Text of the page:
Alexei Likhachyov – director general of Russia’s state-owned nuclear energy company Rosatom, which manages the country’s nuclear-power fleet of ice-breakers – said on Monday that the ships included vessels sailing under the flags of Hong Kong and Marshall Islands.

He blamed the Russian Met office for a forecast that failed to predict the early ice, in comments to local media.

Continued here.

Russian icebreaker Novorossisk [image credit: Okras @ Wikipedia]

Good news for ever-fearful climate obsessives leaving COP26, but not for stranded sea captains.
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The 15 ships that for the last two weeks have been ice-locked in Russian Arctic waters see release coming as a second icebreaker makes its way into the East Siberian Sea, says the Barents Observer.

Diesel-powered icebreaker Novorossisk early this week made its way into the Chukchi Sea with course for the ships that are battling to make it out of the sea-ice in the East Siberian Sea.

The vessels, among them an oil tanker and several fully loaded bulk carriers, have been captured in thick sea-ice in the far eastern Arctic waters since early November as an early freeze took captains and shipping companies by surprise.

Over the last weeks, only one icebreaker, the nuclear-powered Vaigach, has been available for escorts through the increasingly icy waters. That has been insufficient to aid the many vessels that have been on their way across the Northern Sea Route.

Over the past years, ice conditions in late October and early November have allowed extensive shipping along the vast Russian Arctic coast. This year, however, large parts of the remote Arctic waters were already in late October covered by sea-ice.

There is now an ice layer more than 30 cm thick cross most of the Laptev Sea and East Siberian Sea. And in the strait separating the mainland with the Island of Wrangel is an area with more than a meter thick multi-year old ice.

Full article here.

Arctic Ice Already Exceeds Six Wadhams

Posted: October 14, 2021 by oldbrew in Natural Variation, News, sea ice
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Attention COP26 attendees! Please refrain from flogging the dead horse of terminal Arctic sea ice decline.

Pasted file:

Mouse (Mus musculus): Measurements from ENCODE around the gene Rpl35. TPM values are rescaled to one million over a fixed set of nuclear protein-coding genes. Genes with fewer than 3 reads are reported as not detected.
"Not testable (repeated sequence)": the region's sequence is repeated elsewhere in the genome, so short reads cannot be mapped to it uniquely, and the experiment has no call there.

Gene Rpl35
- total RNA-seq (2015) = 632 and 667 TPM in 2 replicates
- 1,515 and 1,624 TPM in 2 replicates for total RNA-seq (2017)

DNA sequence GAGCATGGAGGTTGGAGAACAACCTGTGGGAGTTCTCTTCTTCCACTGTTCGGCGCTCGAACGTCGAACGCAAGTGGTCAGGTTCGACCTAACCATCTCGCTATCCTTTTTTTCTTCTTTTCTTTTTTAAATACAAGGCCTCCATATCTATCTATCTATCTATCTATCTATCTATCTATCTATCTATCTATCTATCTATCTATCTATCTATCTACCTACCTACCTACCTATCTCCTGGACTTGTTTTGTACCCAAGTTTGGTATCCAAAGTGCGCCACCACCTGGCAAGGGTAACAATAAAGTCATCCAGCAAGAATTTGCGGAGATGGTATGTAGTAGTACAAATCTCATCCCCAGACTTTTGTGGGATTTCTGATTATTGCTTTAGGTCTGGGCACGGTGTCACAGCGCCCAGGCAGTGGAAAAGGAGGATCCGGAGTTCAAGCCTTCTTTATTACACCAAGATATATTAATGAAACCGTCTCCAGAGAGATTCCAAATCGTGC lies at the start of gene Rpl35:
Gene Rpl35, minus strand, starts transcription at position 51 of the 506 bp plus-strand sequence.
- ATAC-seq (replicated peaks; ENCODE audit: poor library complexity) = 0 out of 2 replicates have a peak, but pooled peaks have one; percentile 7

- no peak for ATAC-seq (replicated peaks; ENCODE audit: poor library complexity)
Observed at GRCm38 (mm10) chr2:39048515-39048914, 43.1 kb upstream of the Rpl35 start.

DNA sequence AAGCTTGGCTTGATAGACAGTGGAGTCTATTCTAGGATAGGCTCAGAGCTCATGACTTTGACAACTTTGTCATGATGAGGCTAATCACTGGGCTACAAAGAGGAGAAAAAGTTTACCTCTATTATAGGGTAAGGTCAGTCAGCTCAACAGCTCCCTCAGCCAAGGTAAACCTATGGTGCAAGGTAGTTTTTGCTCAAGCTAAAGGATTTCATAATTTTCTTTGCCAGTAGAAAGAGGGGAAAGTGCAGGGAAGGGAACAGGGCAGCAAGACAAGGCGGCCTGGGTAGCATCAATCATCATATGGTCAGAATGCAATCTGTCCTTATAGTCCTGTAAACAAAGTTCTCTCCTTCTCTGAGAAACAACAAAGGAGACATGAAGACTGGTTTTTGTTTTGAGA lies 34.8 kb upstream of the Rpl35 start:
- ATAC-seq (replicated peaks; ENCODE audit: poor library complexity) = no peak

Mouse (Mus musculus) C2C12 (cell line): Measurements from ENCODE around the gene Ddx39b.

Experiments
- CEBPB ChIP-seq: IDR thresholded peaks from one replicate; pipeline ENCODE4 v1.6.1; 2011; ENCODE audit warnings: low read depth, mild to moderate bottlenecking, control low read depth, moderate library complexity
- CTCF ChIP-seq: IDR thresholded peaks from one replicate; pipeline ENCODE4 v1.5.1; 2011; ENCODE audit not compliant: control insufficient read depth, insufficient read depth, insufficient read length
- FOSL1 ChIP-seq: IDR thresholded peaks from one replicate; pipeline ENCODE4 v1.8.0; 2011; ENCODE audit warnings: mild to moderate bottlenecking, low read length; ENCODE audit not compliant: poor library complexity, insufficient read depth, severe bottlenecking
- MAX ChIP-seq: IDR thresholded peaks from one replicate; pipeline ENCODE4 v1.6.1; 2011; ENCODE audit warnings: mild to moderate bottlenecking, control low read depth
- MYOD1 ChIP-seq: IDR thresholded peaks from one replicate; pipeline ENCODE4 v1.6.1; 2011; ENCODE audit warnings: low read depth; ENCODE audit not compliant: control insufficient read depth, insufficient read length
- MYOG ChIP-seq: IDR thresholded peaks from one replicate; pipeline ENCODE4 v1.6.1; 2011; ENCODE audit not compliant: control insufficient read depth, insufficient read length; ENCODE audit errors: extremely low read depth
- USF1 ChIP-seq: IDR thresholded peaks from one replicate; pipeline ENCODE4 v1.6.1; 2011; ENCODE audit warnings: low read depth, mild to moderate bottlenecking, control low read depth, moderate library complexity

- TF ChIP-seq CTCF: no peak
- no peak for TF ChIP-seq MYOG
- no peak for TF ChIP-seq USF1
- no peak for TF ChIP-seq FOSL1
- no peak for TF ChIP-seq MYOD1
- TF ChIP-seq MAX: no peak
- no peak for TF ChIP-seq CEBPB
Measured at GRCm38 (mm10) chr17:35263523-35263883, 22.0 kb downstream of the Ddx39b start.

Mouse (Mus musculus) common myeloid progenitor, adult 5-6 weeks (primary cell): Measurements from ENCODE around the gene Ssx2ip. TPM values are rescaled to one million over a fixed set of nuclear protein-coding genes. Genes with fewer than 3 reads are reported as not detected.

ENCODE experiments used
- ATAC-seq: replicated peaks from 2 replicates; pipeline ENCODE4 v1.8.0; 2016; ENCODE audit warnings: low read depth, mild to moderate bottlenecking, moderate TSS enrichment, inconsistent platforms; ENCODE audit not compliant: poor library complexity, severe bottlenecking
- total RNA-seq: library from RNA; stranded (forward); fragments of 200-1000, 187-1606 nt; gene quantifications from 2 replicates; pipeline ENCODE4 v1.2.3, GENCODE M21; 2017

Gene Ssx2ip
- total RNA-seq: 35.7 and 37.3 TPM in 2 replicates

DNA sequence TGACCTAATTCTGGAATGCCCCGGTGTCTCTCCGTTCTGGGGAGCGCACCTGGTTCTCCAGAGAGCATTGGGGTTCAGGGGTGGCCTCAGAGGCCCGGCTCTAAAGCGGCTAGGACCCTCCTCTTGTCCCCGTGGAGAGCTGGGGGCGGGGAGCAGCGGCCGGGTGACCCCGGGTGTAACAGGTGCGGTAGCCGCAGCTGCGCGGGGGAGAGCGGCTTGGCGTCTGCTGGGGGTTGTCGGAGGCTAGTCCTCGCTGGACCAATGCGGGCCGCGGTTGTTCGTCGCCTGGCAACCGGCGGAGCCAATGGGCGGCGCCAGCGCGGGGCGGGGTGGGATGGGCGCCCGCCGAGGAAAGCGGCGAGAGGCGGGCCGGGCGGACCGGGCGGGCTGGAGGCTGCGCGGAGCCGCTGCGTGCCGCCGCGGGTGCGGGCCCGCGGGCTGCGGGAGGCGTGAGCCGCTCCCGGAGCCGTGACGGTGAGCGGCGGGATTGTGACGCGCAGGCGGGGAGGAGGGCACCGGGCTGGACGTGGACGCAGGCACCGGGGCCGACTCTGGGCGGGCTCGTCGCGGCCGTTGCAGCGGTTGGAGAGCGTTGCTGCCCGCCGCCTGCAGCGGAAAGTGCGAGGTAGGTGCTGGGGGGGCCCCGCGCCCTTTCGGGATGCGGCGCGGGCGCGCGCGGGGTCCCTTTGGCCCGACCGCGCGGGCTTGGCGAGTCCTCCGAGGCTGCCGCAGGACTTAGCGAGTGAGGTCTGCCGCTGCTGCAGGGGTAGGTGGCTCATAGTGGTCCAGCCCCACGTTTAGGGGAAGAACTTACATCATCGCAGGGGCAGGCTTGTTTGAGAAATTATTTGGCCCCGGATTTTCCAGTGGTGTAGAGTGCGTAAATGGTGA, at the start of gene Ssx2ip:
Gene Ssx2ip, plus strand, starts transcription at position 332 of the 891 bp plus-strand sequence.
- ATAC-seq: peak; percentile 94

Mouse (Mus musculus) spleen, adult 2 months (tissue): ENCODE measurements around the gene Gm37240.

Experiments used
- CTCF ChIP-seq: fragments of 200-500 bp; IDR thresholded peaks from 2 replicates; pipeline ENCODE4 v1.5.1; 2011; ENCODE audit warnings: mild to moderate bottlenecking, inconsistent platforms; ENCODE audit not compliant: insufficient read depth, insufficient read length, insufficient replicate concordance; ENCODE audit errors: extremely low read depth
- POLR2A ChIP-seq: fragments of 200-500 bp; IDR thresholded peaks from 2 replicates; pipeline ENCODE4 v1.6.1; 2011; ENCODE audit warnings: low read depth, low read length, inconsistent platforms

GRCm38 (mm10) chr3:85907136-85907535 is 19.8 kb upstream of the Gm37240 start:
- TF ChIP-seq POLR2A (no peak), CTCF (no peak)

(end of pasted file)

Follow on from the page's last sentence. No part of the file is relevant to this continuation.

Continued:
Science Matters

The images above come from MASIE showing ice extents starting day 266, the lowest daily extent in 2021. Over the last 18 days, Arctic ice has grown by 1 Wadham (1M km2) to now exceed 6 Wadhams, about 276k km2 greater than the 14-year average for day 284. At the bottom center Barents Sea ice reaches out to Iceland.  Svalbard bottom right becomes encircled by ice.  East Siberian Sea top right has ice connecting to the shore. Top center Beaufort and Chukchi seas are also adding ice rapidly.

The ice recovery since September minimum is shown in the graph below.

Day 260 was the 14 year average annual daily minimum at 4.39m km2. MASIE 2021 was 776k km2 above average, and SII was 427k km2 lower than MASIE.  Note that 2007, 2019 and 2020 weere much lower than average throughout the period. SII is again tracking MASIE since day 274.

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Antarctic sea ice [image credit: BBC]

We’re asked to believe this is just a blip in the relentless march of supposedly human-caused global warming, but let’s give it a few more years to see how things progress.
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Antarctica’s frigid winter temperatures are in contrast to trends in the rest of the world, which overall recorded its fourth hottest summer, says LiveScience.

Between April and September, a research station sitting on a high plateau in Antarctica, registered an average temperature of minus 78 degrees Fahrenheit (minus 61 degrees Celsius).

That’s the coldest temperature recorded since record keeping began in 1957, and about 4.5 F (2.5 C) lower than the most recent 30-year average, according to The Washington Post.

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Credits: NASA’s Goddard Space Flight Center/Scientific Visualization Studio